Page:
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Publication numberUS3933943 A
Publication typeGrant
Application numberUS 05/409,257
Publication dateJan 20, 1976
Filing dateOct 24, 1973
Priority dateOct 26, 1972
Also published asDE2252508A1
Publication number05409257, 409257, US 3933943 A, US 3933943A, US-A-3933943, US3933943 A, US3933943A
InventorsGerhard Fahrbach, Erhard Seiler, Dieter Stein
Original AssigneeBasf Aktiengesellschaft
Export CitationBiBTeX, EndNote, RefMan
External Links: USPTO, USPTO Assignment, Espacenet
Graft copolymers based on methyl methacrylate polymers
US 3933943 A
Abstract
This invention relates to a process for the manufacture of graft copolymers based on methyl methacrylate polymers. The methyl methacrylate polymer is reacted with a high molecular weight organic compound containing at least one alkylene oxide unit having an alkali metal alcoholate end group, during which reaction transesterification occurs to eliminate alkali metal methoxide and cause chain joining. The graft copolymers may be used for the production of shaped articles or coating compositions and as additives, antistatic agents or adhesion promoters for plastics materials.
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Claims(6)
We claim:
1. A process for the manufacture of graft copolymers based on methyl methacrylate polymers, wherein a polymer of methyl methacrylate (A) containing at least 10% by weight of polymerized units of methyl methacrylate is reacted with a high molecular weight organic compound (B) produced by reacting at least one alkylene oxide unit having an alkali metal alcoholate end group and at least one polymer block selected from the group consisting of polydiolefin, polyvinyl aromatic and diolefin-vinyl aromatic copolymer, said reaction being carried out in an anhydrous inert organic solvent by mixing solutions of components A and B at from -50 to +100C.
2. Graft copolymers consisting essentially of
A. a main chain consisting of polymerized units of methyl methacrylate or a copolymer of methyl methacrylate and a comonomer selected from the group consisting of acrylates or methacrylates of alcohols having from 1 to 8 carbon atoms in the alkyl radical, acrylonitrile, methacrylonitrile, and butadiene, said copolymer containing at least 25% by weight of methyl methacrylate units, and
B. at least one side chain per main chain, which side chain consists of more than 25% of polymerized units of butadiene and have 1,4-configuration to the extent of from 75 to 95%, each of said polybutadiene side chains being linked via an alkylene oxide unit with the main chains consisting of methyl methacrylate.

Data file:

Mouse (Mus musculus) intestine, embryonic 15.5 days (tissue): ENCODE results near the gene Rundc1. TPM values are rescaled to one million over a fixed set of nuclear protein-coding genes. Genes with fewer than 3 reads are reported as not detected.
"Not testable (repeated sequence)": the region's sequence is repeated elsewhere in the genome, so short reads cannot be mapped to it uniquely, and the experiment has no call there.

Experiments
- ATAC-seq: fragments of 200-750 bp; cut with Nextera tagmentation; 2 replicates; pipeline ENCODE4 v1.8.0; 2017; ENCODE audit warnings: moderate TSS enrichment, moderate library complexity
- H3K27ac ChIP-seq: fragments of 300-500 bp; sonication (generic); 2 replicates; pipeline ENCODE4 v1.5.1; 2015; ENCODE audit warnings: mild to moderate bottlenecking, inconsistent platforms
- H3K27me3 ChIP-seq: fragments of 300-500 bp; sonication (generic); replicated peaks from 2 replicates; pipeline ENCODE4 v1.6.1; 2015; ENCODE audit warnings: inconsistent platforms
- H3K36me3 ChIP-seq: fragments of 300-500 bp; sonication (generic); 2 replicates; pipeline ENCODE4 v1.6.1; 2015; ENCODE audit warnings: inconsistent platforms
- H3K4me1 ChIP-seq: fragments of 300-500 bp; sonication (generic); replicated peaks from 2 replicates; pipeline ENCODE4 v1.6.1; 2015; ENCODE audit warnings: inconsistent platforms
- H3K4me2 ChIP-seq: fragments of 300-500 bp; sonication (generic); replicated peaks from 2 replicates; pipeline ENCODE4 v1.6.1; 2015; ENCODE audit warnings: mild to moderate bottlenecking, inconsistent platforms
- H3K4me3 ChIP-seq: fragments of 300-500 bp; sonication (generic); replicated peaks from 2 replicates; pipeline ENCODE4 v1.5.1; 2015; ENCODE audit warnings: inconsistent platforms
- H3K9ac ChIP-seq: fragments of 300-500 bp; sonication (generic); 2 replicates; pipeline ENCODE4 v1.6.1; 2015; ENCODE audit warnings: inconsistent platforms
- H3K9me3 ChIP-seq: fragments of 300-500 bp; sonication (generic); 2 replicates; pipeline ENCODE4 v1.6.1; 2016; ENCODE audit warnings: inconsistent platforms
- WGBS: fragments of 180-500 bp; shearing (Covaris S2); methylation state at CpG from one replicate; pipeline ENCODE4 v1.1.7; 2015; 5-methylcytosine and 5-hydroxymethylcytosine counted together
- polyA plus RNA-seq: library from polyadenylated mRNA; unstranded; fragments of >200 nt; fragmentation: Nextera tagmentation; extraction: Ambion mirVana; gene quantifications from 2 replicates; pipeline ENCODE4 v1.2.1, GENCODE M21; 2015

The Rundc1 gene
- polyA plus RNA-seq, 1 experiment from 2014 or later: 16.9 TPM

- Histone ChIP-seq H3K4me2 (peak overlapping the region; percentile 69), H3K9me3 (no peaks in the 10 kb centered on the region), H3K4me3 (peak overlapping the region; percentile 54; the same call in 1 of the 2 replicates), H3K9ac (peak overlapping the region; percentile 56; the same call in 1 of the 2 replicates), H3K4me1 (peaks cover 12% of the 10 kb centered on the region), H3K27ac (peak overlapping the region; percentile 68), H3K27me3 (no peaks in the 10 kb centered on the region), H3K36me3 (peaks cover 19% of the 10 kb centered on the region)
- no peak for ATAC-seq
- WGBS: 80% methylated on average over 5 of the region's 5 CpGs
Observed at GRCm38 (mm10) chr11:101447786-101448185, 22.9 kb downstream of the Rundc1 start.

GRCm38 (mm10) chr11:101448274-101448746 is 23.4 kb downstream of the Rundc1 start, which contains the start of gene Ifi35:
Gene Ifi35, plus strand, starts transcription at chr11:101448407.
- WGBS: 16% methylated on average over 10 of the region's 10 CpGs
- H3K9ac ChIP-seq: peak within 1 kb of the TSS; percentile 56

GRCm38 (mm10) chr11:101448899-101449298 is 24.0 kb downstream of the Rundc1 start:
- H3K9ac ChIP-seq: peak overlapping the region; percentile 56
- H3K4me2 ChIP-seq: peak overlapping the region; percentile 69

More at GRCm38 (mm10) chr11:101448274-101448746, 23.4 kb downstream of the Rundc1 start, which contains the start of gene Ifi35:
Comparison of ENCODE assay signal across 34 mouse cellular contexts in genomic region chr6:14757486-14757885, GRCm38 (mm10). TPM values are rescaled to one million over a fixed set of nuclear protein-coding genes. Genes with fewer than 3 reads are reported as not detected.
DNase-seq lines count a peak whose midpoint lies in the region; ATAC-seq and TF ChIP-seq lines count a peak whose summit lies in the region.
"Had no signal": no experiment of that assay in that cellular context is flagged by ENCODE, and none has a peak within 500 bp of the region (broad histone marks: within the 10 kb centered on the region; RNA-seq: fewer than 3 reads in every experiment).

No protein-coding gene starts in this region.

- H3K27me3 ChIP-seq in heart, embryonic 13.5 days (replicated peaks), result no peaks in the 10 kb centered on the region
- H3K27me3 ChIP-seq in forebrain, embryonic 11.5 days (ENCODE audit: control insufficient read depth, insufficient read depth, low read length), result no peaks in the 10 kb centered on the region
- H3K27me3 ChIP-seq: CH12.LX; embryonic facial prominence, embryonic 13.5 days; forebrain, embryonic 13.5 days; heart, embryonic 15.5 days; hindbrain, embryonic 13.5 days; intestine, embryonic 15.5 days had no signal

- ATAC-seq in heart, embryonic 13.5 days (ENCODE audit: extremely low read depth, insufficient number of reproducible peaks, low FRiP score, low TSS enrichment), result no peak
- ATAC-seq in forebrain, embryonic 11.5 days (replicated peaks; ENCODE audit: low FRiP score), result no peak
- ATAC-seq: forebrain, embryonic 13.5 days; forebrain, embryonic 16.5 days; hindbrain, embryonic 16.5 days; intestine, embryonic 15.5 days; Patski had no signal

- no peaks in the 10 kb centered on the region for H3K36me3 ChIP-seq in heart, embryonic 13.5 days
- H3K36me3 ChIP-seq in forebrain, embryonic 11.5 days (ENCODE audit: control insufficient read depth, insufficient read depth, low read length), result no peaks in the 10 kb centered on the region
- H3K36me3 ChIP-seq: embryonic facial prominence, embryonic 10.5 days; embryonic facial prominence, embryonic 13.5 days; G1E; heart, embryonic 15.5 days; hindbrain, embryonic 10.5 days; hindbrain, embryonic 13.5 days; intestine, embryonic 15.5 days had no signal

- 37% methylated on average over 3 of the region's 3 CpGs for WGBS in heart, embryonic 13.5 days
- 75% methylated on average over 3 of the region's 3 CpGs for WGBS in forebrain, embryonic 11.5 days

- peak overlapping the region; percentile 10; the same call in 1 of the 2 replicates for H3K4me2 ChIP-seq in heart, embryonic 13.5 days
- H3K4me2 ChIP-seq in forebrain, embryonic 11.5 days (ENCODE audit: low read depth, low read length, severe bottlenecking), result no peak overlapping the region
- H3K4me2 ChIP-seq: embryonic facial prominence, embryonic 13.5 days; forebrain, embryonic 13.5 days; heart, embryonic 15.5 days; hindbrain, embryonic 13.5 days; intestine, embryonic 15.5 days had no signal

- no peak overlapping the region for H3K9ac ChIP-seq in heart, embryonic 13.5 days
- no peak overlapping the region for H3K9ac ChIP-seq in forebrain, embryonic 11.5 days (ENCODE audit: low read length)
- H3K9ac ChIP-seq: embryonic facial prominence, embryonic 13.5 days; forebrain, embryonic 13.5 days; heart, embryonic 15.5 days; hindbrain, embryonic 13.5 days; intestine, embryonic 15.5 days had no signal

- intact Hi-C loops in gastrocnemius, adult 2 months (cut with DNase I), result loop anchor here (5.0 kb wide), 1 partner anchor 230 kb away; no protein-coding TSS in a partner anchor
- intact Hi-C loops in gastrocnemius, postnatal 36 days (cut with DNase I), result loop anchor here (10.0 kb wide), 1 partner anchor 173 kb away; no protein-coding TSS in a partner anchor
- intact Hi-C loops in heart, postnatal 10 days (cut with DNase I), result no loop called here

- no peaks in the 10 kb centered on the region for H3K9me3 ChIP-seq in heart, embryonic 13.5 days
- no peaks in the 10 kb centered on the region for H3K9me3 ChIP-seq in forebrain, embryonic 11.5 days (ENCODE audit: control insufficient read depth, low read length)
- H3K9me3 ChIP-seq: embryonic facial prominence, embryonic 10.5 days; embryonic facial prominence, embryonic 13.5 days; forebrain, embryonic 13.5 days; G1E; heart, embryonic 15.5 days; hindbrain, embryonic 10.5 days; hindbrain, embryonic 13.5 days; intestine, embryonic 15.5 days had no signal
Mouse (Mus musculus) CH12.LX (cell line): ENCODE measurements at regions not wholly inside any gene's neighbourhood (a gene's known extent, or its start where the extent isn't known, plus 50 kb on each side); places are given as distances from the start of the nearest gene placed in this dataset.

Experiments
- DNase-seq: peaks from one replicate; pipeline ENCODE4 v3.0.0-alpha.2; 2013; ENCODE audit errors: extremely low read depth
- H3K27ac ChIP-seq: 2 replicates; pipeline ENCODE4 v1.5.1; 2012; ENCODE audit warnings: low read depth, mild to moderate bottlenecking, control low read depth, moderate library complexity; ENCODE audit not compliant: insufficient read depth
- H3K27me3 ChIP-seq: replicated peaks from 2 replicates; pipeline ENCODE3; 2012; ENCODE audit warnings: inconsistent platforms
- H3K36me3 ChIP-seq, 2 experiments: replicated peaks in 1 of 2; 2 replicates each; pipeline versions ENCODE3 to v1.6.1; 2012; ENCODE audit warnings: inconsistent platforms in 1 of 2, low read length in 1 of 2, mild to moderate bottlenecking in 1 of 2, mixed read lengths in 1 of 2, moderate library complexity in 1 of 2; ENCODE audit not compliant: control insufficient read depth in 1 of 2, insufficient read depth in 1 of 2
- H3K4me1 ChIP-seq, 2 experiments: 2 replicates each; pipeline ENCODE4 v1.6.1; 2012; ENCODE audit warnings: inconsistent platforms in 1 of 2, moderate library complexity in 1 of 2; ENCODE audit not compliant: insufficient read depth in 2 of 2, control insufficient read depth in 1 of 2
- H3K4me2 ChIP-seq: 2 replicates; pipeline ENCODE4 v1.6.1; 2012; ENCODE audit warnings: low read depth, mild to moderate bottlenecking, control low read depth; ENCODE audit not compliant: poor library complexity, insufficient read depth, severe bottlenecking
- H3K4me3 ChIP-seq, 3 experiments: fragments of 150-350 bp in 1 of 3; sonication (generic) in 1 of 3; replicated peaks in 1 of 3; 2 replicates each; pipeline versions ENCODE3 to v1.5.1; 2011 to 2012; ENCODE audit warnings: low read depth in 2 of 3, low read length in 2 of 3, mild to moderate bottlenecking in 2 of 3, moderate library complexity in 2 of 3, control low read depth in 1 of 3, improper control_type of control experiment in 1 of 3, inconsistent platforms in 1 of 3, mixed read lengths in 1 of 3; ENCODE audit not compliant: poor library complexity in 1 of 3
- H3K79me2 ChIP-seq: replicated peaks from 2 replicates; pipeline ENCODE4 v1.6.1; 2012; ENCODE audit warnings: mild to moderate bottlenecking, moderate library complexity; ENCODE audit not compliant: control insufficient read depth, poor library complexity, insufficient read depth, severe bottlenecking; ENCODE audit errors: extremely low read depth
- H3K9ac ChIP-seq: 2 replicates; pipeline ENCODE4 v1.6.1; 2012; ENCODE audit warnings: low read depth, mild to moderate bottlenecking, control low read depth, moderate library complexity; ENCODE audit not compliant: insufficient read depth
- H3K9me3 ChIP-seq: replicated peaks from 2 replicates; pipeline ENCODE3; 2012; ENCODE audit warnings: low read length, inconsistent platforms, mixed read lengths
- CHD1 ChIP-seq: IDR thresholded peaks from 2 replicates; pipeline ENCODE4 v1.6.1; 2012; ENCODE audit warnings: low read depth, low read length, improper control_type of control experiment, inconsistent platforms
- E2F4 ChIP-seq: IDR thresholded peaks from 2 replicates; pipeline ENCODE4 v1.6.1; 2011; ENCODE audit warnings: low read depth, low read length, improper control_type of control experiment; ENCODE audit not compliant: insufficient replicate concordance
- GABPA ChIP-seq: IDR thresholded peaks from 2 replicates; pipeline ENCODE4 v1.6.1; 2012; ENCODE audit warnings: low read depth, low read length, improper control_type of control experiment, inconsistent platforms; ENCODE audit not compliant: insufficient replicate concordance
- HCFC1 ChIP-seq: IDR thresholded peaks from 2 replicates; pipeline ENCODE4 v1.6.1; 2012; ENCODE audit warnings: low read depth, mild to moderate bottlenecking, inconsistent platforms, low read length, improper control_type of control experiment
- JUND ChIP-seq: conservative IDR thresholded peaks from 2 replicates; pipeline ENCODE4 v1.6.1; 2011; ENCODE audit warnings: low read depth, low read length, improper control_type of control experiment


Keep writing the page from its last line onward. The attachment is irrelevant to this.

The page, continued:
3. Graft copolymers as set forth in claim 2, wherein some of the side chains act as bridging chains between two main chains.
4. Graft copolymers as set forth in claim 2 wherein from 2 to 20 side chains are present per main chain.
Description

Polymers containing methyl methacrylate units and polyalkylene oxide groups are transparent, tough plastics materials. They may be prepared, for example, by the method described in German Published Application No. 2,023,303 involving copolymerization of methyl methacrylate with unsaturated esters of polyalkylene oxides. This method, however, requires prior manufacture and purification of the esters, this being a very complicated operation.

It is an object of the invention to provide a simple process for the manufacture of said polymers.

It is further object of the invention to manufacture polymers in which diolefin polymers are combined with methyl methacrylate polymers in order to combine the high elasticity of the polydiolefin with the good optical properties of polymethyl methacrylate. Such polymers can be manufactured only at very poor yields if attempts are made to effect direct grafting of anionically polymerized polybutadiene to the living chain end of the polymethyl methacrylate. Free-radical grafting of methyl methacrylate onto polybutadiene gives non-transparent products.

We have now found that graft copolymers based on methyl methacrylate polymers may be manufactured in a simple manner by reacting a polymer of methyl methacrylate (A) containing at least 10% by weight of polymerized units of methyl methacrylate with a high molecular weight organic compound (B) containing at least one alkylene oxide unit having an alkali metal alcoholate end group and also optionally containing polymer blocks of diolefin and/or vinyl aromatic units, said reaction being carried out in an anhydrous inert organic solvent.